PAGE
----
Neil White

What went wrong: 5 reasons USC baseball struggled for most of season

USC and coach Chad Holbrook had multiple problems this season.
USC and coach Chad Holbrook had multiple problems this season.

IT’S NOT HARD TO figure out what went wrong for the South Carolina baseball team this season.

The Gamecocks struggled across the board at various times on the way to a 32-25 mark, the team’s worst record since 1996. After starting the season with a 17-3 record, USC stumbled to go 15-22 the rest of the way.

That included a 13-17 record in the SEC, the first losing conference season since 1997, former coach Ray Tanner’s first season, as well as a 6-13 mark in road games, the first losing road record in seven seasons.

The five biggest issues:


The Gamecocks batted .257, the lowest USC team average since 1973, when wood bats were still being used. The 315 runs scored and 484 hits were the fewest since 1979. Six players with significant at-bats hit .215 or under. First baseman Kyle Martin, second baseman Max Schrock and outfielder Elliott Caldwell carried the team for most of the season, but the lack of consistency throughout the rest of the batting order doomed the club.


After doing a standout job as the closer to start the season, right-hander Taylor Widener wasn’t able to maintain his stuff and his confidence down the stretch, which unsettled the entire bullpen. The shaky relief became a bigger factor after Wil Crowe went down with an elbow injury because he wasn’t there to eat innings. Other than left-hander Jack Wynkoop, who pitched very well down the stretch, none of the starters could supply reliable outings. The team ERA was 4.20, the worst since 2009, when the bats in college baseball were much hotter.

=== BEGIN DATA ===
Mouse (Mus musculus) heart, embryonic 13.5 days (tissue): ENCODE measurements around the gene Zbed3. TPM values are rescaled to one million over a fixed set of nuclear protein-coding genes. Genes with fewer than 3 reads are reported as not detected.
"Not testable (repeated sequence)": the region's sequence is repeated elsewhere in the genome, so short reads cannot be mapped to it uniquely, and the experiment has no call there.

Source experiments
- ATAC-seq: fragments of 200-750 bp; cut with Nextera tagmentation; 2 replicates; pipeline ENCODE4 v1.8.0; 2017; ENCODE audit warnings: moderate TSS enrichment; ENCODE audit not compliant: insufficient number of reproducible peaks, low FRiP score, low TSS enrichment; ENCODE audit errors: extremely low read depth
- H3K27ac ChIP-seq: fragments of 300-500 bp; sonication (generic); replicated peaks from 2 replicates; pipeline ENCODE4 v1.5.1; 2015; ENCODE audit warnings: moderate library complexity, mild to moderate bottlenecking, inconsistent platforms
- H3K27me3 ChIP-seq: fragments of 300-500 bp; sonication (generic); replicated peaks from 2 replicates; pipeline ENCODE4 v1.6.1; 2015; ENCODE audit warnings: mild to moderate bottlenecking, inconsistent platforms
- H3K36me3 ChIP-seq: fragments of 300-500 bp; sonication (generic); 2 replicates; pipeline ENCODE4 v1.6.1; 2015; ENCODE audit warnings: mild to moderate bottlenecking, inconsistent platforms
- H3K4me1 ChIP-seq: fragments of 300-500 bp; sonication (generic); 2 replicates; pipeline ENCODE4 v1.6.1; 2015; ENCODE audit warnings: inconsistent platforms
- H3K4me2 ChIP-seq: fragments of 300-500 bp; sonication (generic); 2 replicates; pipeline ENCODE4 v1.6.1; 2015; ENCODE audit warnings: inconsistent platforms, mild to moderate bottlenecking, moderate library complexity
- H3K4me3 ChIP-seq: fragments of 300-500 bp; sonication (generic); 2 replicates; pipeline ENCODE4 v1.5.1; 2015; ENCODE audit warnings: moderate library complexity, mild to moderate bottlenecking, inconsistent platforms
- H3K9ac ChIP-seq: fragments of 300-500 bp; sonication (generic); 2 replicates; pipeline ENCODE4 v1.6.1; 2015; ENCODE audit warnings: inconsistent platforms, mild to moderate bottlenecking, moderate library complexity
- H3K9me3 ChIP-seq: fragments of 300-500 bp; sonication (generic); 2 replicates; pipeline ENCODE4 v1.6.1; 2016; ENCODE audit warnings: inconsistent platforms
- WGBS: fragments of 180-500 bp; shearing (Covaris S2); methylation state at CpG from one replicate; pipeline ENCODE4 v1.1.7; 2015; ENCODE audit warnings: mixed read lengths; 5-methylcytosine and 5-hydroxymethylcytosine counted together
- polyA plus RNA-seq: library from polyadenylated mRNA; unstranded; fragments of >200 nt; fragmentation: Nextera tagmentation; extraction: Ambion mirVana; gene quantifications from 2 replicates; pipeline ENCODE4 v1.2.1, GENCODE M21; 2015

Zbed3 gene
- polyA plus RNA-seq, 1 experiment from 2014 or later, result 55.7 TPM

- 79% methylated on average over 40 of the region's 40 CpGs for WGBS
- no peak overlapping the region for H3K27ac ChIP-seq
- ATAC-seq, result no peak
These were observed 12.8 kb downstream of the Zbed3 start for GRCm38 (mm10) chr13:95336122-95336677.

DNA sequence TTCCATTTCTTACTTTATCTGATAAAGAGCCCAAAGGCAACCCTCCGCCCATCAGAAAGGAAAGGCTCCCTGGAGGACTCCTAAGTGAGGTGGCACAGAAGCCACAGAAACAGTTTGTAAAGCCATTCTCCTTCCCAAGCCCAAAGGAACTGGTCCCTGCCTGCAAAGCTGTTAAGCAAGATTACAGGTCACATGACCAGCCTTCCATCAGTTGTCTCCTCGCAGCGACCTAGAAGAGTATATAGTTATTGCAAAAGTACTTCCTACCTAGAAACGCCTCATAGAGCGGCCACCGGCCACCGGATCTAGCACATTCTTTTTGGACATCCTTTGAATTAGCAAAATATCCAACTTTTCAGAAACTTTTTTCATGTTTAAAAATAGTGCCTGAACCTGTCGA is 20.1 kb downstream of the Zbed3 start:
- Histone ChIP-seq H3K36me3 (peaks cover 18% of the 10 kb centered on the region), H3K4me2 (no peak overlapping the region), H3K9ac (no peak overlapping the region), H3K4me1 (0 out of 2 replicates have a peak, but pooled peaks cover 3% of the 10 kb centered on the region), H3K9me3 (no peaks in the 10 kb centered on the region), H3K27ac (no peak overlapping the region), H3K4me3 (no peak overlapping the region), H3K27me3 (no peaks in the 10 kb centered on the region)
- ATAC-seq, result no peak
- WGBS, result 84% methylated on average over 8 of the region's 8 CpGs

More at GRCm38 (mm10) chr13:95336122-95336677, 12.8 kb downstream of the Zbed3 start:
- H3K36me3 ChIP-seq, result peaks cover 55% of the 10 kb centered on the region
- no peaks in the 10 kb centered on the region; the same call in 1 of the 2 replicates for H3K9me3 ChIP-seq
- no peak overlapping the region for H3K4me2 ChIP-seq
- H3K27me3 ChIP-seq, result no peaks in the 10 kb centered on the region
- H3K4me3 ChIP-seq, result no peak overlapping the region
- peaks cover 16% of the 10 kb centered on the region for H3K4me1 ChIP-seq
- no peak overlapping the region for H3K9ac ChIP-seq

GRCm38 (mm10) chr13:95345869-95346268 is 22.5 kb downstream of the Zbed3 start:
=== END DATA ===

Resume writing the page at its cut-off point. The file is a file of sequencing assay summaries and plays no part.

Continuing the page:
Expected to be a strong suit, especially in the infield, the defense suffered key breakdowns too many times. Jordan Gore, who played shortstop, left field and third base, and Schrock, who played second base and left field, each made 13 errors. It didn’t help that players were shuffled from one position to another as the coaches looked for a lineup that would click. Not being able to replace former catcher Grayson Greiner’s skills behind the plate was huge. A lack of speed and good jumps in the outfield also led to more big innings than previous seasons. Ending the season with 61 errors in 57 games, the Gamecocks fielded .971, one of the three lowest percentages in the past 14 seasons.


In a season when the Gamecocks couldn’t afford many injuries, they had just enough to make a difference. The big one was to Crowe, who had Tommy John surgery to repair his right elbow. Shortstop Marcus Mooney missed several weeks with a hamstring injury that played a role in destabilizing the infield. And Schrock and Caldwell did their best to play through nagging injuries that kept them from putting up better numbers.


This team lacked the star power that characterized previous teams, as only three everyday players batted over .257 and two regular pitchers posted an ERA under 4.00. The talent gap was made worse after three players who recently transferred out had huge seasons at other schools. Miami (Fla.) infielder George Iskenderian batted .391 with three homers, 47 RBIs and 22 stolen bases. Virginia Tech infielder Erik Payne batted .343 with nine homers and 53 RBIs. Winthrop outfielder Anthony Paulsen hit .352 with four homers, 44 RBIs and 15 stolen bases.